Looking at the project timelines, we expect the last unit at Medupi (Unit 1) will achieve commercial operation by December 2020. At Kusile, we expect to get Unit 2 to commercial operation by July this year, Unit 3 by September this year, Unit 4 by June 2022, Unit 5 by June 2023 and Unit 6 by December 2023.
Looking back at these projects as they were initially conceptualised, I think it is fair to say that we didn’t do adequate up-front design on the projects, and our project execution methodology, with Eskom acting as the single point of control over the multiplicity of different sub-contracts, was in all probability flawed. There were a large number of interfaces that were difficult for us to manage, and the schedule was, in my view, incredibly aggressive, which caused us to compromise on some of the design optimisation and improvements.
Even as we are in the process of commissioning a number of units, we are now having to fix some of those initial design decisions that were made under a lot of pressure at the time, and that puts us in a very challenging situation.
On municipal and Soweto arrear debt…
Recent revelations within Parliament’s standing committee on public accounts (Scopa) indicate a total disarray in government efforts to make any progress in addressing Eskom’s municipal arrear debt. What is the current level of this debt, and what will be the impact of the Covid-19 lockdown and economic slowdown?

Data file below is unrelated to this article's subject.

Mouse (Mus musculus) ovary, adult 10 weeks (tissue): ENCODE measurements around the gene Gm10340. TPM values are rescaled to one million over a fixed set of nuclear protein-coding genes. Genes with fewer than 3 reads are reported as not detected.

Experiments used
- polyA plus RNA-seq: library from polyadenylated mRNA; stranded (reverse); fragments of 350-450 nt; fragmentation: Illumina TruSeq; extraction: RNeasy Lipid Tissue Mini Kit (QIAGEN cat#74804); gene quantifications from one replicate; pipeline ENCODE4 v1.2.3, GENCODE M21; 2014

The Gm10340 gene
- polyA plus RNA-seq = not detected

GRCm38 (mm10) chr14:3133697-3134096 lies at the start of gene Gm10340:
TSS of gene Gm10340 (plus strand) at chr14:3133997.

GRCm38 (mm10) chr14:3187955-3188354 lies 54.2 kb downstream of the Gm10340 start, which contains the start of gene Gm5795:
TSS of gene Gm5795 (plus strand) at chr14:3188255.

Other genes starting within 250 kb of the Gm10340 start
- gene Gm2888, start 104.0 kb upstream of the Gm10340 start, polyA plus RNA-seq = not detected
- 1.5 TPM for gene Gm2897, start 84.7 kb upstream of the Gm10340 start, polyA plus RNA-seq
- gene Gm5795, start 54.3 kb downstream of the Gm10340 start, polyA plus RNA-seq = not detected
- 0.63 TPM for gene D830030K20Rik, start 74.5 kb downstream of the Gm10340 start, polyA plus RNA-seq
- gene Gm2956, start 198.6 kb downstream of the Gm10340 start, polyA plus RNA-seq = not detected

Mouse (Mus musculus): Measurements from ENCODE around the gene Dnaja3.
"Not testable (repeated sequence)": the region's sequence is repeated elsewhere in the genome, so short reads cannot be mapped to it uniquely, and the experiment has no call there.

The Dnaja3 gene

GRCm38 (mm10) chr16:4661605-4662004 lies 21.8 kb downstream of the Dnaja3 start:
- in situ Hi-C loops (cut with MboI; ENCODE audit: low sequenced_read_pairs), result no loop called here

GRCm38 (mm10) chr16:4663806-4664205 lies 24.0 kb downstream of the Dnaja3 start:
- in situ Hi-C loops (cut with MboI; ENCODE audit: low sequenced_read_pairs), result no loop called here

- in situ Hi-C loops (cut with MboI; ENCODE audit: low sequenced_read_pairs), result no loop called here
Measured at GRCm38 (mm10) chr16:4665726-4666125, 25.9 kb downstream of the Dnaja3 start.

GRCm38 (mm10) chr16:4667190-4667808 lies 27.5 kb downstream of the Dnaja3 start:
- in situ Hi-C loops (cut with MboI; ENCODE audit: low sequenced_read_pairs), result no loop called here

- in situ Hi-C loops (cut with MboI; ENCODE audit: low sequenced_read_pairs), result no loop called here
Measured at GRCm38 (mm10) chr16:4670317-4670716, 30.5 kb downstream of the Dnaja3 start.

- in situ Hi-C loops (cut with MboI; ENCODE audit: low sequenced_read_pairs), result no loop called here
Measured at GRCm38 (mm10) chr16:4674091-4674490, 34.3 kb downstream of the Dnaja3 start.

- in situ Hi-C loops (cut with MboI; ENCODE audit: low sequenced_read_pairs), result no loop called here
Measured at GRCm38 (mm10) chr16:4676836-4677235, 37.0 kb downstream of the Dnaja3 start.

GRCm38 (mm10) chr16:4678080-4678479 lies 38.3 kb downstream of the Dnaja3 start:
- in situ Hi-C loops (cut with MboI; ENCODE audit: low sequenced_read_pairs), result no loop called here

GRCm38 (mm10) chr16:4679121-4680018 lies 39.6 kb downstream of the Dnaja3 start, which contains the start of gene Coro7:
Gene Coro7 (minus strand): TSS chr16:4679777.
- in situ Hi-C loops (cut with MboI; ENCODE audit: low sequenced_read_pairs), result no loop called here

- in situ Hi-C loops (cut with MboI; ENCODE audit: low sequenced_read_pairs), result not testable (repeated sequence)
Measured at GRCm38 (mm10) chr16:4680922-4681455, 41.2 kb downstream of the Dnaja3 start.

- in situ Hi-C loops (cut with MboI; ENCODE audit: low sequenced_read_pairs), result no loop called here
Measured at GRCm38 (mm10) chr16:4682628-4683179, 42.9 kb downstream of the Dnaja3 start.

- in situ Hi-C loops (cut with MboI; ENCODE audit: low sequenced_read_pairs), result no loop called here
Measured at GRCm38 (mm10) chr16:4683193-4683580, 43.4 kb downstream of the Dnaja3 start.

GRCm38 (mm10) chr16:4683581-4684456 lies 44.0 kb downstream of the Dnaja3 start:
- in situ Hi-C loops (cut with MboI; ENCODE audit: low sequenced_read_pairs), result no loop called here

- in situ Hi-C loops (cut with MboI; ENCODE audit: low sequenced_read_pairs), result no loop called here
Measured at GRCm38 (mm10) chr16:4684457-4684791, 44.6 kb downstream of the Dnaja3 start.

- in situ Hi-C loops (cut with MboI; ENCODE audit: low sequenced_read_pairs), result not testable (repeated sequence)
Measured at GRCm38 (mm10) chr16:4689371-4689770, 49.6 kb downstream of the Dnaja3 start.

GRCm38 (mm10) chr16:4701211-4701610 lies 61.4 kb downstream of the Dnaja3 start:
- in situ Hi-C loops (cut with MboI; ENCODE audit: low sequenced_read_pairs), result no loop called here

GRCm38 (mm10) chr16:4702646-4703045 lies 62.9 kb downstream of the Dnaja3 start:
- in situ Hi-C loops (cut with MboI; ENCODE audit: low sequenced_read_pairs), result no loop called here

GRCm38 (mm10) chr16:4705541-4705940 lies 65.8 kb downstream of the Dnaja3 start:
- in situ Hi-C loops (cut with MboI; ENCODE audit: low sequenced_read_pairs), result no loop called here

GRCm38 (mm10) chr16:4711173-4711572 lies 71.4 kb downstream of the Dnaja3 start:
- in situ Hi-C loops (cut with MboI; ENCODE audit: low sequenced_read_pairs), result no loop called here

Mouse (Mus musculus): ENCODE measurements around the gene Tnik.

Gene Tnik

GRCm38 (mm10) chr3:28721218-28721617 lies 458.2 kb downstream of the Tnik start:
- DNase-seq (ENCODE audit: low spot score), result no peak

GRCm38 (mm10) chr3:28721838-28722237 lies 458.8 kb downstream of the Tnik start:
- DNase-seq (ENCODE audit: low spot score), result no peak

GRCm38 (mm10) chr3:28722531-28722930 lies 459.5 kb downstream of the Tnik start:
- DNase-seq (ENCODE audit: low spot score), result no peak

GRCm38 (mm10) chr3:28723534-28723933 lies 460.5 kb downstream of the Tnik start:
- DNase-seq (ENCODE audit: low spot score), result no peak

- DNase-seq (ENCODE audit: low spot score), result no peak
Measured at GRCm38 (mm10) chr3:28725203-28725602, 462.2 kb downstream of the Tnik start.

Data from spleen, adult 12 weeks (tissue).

Total municipal arrear debt (excluding Soweto) is now sitting at about R28.3-billion, with Soweto arrear debt at about R19.6-billion. These are very large numbers, and we need to take firm steps to arrest the ever-increasing arrear debt.
We have shown in our engagements with Emfuleni (Vaal Triangle) municipality, where we obtained an order of court to attach some of their assets and are in the process of reaching a payment agreement that will be converted into a further court order, that we are willing to take a strong line on overdue debt to ensure that electricity delivered is paid for.
The challenge at a constitutional level is that we are not dealing with different “tiers of government”, but rather with different “spheres of government”. While this may sound like semantics, what it means is that the department of cooperative governance and traditional affairs (Cogta) simply does not have the authority to instruct municipalities to pay, which would have been possible if you had a “tiered” system of government.
We have received good political support from the president, the finance minister and government officials. After the president and finance minister’s statements that Soweto residents must pay up, we saw an uptick of payment rates in Soweto from 12% to about 25%.
So there has been support. But the way our country is organised from a constitutional perspective is such that central government cannot simply instruct municipalities to do its bidding. That’s the reality we have to face and navigate our way around.
So, this is an ongoing challenge, and there are obviously a number of complex associated political, economic and social issues arising. But we are dealing with this in a firm, business-like manner, and we are trying to protect our rights and revenue to the extent that we can. DM
Chris Yelland is managing director at EE Business Intelligence.